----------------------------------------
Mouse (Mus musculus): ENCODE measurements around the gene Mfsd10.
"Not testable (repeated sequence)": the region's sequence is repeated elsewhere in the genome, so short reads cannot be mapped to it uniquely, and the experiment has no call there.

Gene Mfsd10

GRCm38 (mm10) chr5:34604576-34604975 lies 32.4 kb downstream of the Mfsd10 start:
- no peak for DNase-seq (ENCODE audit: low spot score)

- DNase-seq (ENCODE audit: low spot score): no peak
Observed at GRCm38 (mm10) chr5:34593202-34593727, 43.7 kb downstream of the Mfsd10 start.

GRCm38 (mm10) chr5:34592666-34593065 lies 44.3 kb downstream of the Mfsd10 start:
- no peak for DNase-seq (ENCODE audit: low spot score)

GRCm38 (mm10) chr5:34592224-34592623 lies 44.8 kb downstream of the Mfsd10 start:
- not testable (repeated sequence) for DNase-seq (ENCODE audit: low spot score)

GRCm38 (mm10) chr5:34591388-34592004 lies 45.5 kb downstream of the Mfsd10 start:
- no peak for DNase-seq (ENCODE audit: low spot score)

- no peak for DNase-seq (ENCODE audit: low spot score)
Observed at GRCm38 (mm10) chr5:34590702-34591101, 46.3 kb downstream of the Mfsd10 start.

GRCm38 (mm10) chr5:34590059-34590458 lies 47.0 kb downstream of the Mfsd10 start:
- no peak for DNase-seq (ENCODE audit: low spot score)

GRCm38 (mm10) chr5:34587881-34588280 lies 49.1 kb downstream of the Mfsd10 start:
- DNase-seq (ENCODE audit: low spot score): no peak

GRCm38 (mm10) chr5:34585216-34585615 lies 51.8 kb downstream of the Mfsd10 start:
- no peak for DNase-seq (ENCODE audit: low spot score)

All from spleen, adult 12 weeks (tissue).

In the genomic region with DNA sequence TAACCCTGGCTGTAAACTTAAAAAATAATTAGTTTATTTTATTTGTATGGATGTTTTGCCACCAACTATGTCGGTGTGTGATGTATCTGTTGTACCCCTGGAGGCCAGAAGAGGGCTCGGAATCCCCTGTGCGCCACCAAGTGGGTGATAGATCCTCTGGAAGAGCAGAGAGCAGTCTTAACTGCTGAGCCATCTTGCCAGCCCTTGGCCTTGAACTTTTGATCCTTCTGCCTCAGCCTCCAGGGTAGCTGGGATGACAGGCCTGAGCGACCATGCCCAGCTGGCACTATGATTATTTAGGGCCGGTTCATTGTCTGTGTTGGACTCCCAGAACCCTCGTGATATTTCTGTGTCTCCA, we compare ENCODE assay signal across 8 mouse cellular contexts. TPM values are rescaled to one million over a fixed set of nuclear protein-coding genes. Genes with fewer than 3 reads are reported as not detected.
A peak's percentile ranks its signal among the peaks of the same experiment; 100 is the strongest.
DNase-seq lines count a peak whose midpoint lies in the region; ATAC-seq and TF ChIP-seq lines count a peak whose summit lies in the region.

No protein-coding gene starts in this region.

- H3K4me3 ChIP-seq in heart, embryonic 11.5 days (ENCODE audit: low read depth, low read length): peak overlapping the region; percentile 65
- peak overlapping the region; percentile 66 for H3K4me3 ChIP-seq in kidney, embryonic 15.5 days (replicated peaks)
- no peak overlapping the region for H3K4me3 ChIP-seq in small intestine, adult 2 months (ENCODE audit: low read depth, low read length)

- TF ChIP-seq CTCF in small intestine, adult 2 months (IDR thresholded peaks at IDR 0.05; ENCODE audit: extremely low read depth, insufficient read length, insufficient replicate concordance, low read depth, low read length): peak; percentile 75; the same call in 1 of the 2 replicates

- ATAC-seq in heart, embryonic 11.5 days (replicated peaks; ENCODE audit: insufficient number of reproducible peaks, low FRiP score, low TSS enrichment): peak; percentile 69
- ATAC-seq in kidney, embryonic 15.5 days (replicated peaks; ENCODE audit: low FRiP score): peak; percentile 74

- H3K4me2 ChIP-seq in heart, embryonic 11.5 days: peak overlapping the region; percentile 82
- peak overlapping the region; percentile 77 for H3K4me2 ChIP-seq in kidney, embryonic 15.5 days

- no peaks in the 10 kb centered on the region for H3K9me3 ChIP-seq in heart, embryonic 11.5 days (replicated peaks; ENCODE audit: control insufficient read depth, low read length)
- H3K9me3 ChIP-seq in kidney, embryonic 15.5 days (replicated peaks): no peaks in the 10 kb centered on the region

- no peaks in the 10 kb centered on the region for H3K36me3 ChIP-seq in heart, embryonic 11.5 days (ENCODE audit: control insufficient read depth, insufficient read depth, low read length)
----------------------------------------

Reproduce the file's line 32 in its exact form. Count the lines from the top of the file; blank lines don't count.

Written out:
- ATAC-seq in kidney, embryonic 15.5 days (replicated peaks; ENCODE audit: low FRiP score): peak; percentile 74